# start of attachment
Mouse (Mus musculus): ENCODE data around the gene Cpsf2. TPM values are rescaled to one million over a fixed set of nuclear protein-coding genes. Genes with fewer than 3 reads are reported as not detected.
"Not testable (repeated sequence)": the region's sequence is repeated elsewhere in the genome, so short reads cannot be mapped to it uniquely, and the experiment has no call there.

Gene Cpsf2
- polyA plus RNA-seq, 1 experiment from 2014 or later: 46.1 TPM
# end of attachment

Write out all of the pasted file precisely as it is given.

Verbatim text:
Mouse (Mus musculus): ENCODE data around the gene Cpsf2. TPM values are rescaled to one million over a fixed set of nuclear protein-coding genes. Genes with fewer than 3 reads are reported as not detected.
"Not testable (repeated sequence)": the region's sequence is repeated elsewhere in the genome, so short reads cannot be mapped to it uniquely, and the experiment has no call there.

Gene Cpsf2
- polyA plus RNA-seq, 1 experiment from 2014 or later: 46.1 TPM